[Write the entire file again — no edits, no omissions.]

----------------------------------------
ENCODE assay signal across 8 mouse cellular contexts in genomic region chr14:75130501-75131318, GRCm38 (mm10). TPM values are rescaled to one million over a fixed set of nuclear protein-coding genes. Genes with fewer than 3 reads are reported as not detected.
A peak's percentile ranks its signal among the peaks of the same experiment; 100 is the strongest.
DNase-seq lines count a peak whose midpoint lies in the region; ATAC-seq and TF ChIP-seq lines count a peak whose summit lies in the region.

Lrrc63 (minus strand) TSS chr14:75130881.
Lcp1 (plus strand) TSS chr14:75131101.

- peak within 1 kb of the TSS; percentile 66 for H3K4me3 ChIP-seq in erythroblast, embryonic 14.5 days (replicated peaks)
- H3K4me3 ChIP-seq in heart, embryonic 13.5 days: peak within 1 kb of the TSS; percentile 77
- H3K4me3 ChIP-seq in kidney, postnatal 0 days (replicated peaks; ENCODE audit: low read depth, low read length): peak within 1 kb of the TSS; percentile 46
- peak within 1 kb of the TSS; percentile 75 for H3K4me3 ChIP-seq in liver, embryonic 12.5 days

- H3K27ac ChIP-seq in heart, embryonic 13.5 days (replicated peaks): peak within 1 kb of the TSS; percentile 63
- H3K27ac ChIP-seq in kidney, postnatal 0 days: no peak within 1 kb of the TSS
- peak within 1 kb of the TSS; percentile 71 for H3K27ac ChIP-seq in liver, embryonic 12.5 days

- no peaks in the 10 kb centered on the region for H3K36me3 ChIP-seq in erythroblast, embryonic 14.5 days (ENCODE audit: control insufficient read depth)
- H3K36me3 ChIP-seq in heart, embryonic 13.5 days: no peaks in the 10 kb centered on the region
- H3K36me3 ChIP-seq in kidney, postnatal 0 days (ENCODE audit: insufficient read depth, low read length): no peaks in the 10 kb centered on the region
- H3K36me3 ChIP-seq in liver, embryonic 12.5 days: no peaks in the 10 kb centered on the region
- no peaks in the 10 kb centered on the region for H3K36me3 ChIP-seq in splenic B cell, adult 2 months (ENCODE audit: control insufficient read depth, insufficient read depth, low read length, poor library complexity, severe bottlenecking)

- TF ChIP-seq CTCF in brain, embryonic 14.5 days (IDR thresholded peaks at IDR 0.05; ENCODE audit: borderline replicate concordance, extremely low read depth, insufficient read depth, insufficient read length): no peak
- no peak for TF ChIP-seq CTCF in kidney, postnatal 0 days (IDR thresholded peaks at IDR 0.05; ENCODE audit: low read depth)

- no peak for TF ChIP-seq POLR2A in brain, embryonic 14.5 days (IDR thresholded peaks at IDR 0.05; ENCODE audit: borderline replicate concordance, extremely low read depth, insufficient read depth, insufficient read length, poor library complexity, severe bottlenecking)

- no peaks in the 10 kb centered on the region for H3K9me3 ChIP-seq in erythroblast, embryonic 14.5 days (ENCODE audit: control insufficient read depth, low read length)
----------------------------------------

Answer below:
ENCODE assay signal across 8 mouse cellular contexts in genomic region chr14:75130501-75131318, GRCm38 (mm10). TPM values are rescaled to one million over a fixed set of nuclear protein-coding genes. Genes with fewer than 3 reads are reported as not detected.
A peak's percentile ranks its signal among the peaks of the same experiment; 100 is the strongest.
DNase-seq lines count a peak whose midpoint lies in the region; ATAC-seq and TF ChIP-seq lines count a peak whose summit lies in the region.

Lrrc63 (minus strand) TSS chr14:75130881.
Lcp1 (plus strand) TSS chr14:75131101.

- peak within 1 kb of the TSS; percentile 66 for H3K4me3 ChIP-seq in erythroblast, embryonic 14.5 days (replicated peaks)
- H3K4me3 ChIP-seq in heart, embryonic 13.5 days: peak within 1 kb of the TSS; percentile 77
- H3K4me3 ChIP-seq in kidney, postnatal 0 days (replicated peaks; ENCODE audit: low read depth, low read length): peak within 1 kb of the TSS; percentile 46
- peak within 1 kb of the TSS; percentile 75 for H3K4me3 ChIP-seq in liver, embryonic 12.5 days

- H3K27ac ChIP-seq in heart, embryonic 13.5 days (replicated peaks): peak within 1 kb of the TSS; percentile 63
- H3K27ac ChIP-seq in kidney, postnatal 0 days: no peak within 1 kb of the TSS
- peak within 1 kb of the TSS; percentile 71 for H3K27ac ChIP-seq in liver, embryonic 12.5 days

- no peaks in the 10 kb centered on the region for H3K36me3 ChIP-seq in erythroblast, embryonic 14.5 days (ENCODE audit: control insufficient read depth)
- H3K36me3 ChIP-seq in heart, embryonic 13.5 days: no peaks in the 10 kb centered on the region
- H3K36me3 ChIP-seq in kidney, postnatal 0 days (ENCODE audit: insufficient read depth, low read length): no peaks in the 10 kb centered on the region
- H3K36me3 ChIP-seq in liver, embryonic 12.5 days: no peaks in the 10 kb centered on the region
- no peaks in the 10 kb centered on the region for H3K36me3 ChIP-seq in splenic B cell, adult 2 months (ENCODE audit: control insufficient read depth, insufficient read depth, low read length, poor library complexity, severe bottlenecking)

- TF ChIP-seq CTCF in brain, embryonic 14.5 days (IDR thresholded peaks at IDR 0.05; ENCODE audit: borderline replicate concordance, extremely low read depth, insufficient read depth, insufficient read length): no peak
- no peak for TF ChIP-seq CTCF in kidney, postnatal 0 days (IDR thresholded peaks at IDR 0.05; ENCODE audit: low read depth)

- no peak for TF ChIP-seq POLR2A in brain, embryonic 14.5 days (IDR thresholded peaks at IDR 0.05; ENCODE audit: borderline replicate concordance, extremely low read depth, insufficient read depth, insufficient read length, poor library complexity, severe bottlenecking)

- no peaks in the 10 kb centered on the region for H3K9me3 ChIP-seq in erythroblast, embryonic 14.5 days (ENCODE audit: control insufficient read depth, low read length)